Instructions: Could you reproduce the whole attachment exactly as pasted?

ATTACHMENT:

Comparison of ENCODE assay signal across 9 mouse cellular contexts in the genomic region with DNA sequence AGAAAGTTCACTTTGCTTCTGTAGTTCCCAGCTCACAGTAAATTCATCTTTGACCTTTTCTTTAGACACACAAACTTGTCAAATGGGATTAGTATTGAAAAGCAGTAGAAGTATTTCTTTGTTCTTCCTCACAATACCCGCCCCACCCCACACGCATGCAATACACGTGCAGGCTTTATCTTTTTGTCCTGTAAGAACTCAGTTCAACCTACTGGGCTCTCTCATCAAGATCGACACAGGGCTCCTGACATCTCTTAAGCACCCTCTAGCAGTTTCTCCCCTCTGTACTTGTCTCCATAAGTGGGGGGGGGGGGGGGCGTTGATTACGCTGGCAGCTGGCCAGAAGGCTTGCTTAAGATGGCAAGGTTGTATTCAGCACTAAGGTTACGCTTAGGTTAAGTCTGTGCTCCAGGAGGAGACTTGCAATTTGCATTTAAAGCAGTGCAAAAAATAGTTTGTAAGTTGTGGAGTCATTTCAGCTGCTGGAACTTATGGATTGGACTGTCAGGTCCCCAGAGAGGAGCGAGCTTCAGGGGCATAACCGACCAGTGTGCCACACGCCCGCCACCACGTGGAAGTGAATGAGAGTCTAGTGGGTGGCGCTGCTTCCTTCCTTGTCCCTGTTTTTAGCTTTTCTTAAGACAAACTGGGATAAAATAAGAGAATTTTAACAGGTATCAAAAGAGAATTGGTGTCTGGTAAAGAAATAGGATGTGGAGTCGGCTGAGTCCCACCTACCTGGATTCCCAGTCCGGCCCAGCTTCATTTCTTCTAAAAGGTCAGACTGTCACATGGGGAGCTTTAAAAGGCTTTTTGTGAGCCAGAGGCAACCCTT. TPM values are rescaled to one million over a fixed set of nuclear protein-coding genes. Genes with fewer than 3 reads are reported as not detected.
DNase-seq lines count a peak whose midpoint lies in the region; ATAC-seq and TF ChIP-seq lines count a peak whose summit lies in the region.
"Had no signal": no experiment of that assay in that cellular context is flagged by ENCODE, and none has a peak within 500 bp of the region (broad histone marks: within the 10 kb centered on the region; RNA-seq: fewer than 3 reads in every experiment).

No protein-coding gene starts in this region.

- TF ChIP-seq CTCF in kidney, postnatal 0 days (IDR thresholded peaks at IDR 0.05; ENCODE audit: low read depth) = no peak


Comparison of ENCODE assay signal across 9 mouse cellular contexts in the genomic region with DNA sequence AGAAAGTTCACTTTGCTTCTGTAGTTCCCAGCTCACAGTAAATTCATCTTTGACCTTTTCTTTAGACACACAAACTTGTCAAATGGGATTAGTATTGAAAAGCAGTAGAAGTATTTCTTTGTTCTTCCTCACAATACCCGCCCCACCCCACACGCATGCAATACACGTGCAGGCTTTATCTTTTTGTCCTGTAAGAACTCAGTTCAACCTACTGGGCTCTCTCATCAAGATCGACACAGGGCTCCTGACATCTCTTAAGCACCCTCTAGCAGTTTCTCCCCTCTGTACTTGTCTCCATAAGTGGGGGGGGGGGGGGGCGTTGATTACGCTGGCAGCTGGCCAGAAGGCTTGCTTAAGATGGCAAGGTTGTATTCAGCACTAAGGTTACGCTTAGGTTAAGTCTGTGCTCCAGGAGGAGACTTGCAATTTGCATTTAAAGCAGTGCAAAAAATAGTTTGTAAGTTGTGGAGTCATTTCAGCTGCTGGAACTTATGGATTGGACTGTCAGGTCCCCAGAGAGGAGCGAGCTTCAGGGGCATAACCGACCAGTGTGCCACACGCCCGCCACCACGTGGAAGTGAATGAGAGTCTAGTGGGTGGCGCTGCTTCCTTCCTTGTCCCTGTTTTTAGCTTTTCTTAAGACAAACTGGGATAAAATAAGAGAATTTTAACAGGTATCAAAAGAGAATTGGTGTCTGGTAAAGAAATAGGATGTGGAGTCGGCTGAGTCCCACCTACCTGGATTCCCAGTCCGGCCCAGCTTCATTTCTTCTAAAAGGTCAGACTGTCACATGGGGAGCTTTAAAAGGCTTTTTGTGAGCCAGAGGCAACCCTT. TPM values are rescaled to one million over a fixed set of nuclear protein-coding genes. Genes with fewer than 3 reads are reported as not detected.
DNase-seq lines count a peak whose midpoint lies in the region; ATAC-seq and TF ChIP-seq lines count a peak whose summit lies in the region.
"Had no signal": no experiment of that assay in that cellular context is flagged by ENCODE, and none has a peak within 500 bp of the region (broad histone marks: within the 10 kb centered on the region; RNA-seq: fewer than 3 reads in every experiment).

No protein-coding gene starts in this region.

- TF ChIP-seq CTCF in kidney, postnatal 0 days (IDR thresholded peaks at IDR 0.05; ENCODE audit: low read depth) = no peak